Helping to create hope on the wings of an angel

Caring: An Annapolis artist leads a group of volunteers in making stained-glass figures that are sold to benefit cancer research.

December 21, 2003|By Molly Knight | Molly Knight,SUN STAFF

Annapolis artist Bobbie Burnett does not consider herself a deeply religious woman. But ask her about her life's mission, and she will look you straight in the eye and say the angels had a hand in it.

As if to support her claim, Burnett points to a table in the center of her basement studio filled with examples of the three-dimensional stained-glass angels she has spent the past decade creating. In the late-afternoon sunlight, the figures radiate a kaleidoscope of lavender, blue and gold.

"Aren't they beautiful?" said Burnett, running her fingers along the curved edge of a wing.

Since 1982, Burnett has made and sold thousands of stained-glass angels with the help of a crew of volunteers, and donated all of her profits to cancer research. Caring Collection Inc., the nonprofit organization she founded in 1993, has given more than $400,000 in proceeds it divides equally between Johns Hopkins Sidney Kimmel Cancer Center and Anne Arundel Medical Center's DeCesaris Cancer Institute.

"It seems everyone is touched by cancer," said Burnett, 65, whose husband, Jerry, is a cancer survivor. "We make the angels to give love, hope and, for those who have lost someone, peace."

Burnett studied art at the State University of New York at New Paltz. In 1982, several years after she and her husband moved to Annapolis from San Diego, Burnett's friend, Susie Lyttle, discovered she had leukemia. To bolster the spirits of Lyttle, a mother of three, Burnett designed a blue-and-white angel out of stained glass, a material Burnett had been using to custom-make windows for local churches and bars.

"Everyone was helping Susie by bringing her meals," Burnett said. "But I can't cook, so I brought her an angel."

Lyttle died of cancer in December 1983, and Burnett set up a fund in her name at Johns Hopkins Hospital. Encouraged by friends and family -- all of whom wanted glass angels -- Burnett made and sold enough angels to donate more than $3,000 to the hospital in one year.

Since she began Caring Collection, Burnett has built a loyal force of 70 volunteers between the ages of 12 and 90, many of whom have been affected by cancer.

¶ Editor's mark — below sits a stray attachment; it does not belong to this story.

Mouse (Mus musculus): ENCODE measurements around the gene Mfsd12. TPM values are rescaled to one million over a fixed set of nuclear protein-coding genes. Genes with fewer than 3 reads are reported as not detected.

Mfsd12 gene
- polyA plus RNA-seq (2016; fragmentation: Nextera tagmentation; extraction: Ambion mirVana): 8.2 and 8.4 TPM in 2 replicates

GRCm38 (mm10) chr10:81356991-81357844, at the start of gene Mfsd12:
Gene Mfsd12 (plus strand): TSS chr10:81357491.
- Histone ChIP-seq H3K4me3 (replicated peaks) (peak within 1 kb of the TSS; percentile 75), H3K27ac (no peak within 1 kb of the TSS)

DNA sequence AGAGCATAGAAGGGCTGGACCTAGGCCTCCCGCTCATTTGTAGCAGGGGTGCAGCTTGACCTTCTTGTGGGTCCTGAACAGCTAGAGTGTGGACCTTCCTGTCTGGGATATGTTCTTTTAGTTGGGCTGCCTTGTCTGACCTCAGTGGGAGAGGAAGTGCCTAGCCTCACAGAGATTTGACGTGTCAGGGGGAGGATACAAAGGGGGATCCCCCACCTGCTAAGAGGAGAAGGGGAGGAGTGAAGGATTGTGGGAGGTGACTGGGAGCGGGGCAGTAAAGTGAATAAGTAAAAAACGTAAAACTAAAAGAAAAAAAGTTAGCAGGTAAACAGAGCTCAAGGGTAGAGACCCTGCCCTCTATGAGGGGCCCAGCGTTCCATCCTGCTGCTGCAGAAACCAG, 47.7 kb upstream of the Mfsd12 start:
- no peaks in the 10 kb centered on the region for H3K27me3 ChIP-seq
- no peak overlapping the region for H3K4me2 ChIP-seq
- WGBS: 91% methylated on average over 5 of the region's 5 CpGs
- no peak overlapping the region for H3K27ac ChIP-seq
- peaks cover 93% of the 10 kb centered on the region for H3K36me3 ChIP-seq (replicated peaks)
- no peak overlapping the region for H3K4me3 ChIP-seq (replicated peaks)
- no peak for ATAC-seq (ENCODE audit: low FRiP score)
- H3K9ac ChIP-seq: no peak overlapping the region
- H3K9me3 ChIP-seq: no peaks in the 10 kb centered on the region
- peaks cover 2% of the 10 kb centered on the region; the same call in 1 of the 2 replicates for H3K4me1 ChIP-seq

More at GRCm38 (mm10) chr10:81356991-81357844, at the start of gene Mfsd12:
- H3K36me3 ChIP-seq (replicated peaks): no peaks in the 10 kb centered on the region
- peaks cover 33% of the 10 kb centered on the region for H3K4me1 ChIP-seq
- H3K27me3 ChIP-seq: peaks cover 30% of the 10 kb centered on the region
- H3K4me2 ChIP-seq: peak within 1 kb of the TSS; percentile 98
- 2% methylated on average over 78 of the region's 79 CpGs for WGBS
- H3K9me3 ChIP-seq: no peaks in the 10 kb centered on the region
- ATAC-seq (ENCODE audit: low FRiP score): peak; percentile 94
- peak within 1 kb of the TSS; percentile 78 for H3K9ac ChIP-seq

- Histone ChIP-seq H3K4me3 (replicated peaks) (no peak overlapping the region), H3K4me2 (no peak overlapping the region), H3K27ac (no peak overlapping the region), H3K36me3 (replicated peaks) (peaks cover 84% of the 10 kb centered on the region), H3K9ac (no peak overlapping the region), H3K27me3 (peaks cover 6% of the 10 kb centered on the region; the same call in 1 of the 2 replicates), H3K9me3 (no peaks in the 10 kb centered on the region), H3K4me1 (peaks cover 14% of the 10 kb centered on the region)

"The work is good therapy for all of us," Burnett said. "The studio is always alive with energy."

Every Monday and Tuesday, volunteers fill the studio in Burnett's suburban home. Besides the angels -- and pieces of glass piled in plastic bins around the room -- the space is dotted with bowls of pretzels, candy canes and brightly-colored jellybeans.

A handful of volunteers, all trained by Burnett, are working on one of the many steps involved in the process. Made with eight to 13 pieces, one angel takes approximately 25 hours to make.

First, the wings, halos and other pieces are cut out of sheets of glass selected by Burnett from a glass company in New York. Then a grinder is used to smooth the edges of the glass, which are lined with thin strips of silver foil.

After they are soldered, the angels are treated with glass cleaner and packed in shipping boxes with one votive candle and Caring Collection information card.

Every year, Burnett introduces a new color and style to the collection -- this year's angels are lavender with flecks of blue and violet.

The only part of the angels that remain constant are the wings, which are always made from milky white glass.

Over the years, Burnett's angels have become a hot item, selling from $35 to $65 each. She has a waiting list of more than 1,000 customers, and has stopped selling on her Web site -- caringcollection.org.

She has turned down offers to sell them commercially.

On a recent afternoon in the main lobby of Johns Hopkins Hospital in Baltimore, Burnett's booth was so busy she agreed to sell all the angels she brought for display.

Michele Phelps, an oncology nurse, said she has admired Burnett's angels on display in the lobby of the Kimmel Cancer Center for years.

"I do see a lot of sadness in my job," said Phelps, who purchased one for her stepmother. "But I think even if a patient doesn't make it, the angels can be inspirational and symbolic."

Lisa Hillman, vice president of development and community affairs for Anne Arundel Medical Center, sees Burnett as an inspiration.

"There are probably hundreds of cancer patients out there that will never know that they are getting care because of her," said Hillman.

Burnett said she often works seven days a week, sometimes 12 hours a day. When she has a break, she likes to sail on the 35-foot boat she and her husband once lived and traveled on.

"I feel I have a responsibility to my volunteers," Burnett said.

Often, Burnett finds volunteers from among her customers.

Christy McCall of Philadelphia contacted Burnett last month, to ask if she could visit the studio and help.

During the month she spent as a bone marrow transplant patient at Johns Hopkins, McCall admired the display of stained-glass angels in the hospital's lobby.

"I was so amazed by them," said McCall, 20. "I thought they were beautiful, and could not believe that one person was making them for people with cancer."

This month, McCall and her boyfriend drove from Philadelphia to meet Burnett. They returned home with five angels -- Christmas presents for family members and friends.

"I loved meeting her," McCall said. "She's an incredible person."

McCall, whose cancer is now in remission, will have to travel to Johns Hopkins for follow-up appointments for the next few months. No matter how hurried her visit, she said she would always take a moment to gaze into the large glass case lined with many multicolored angels.

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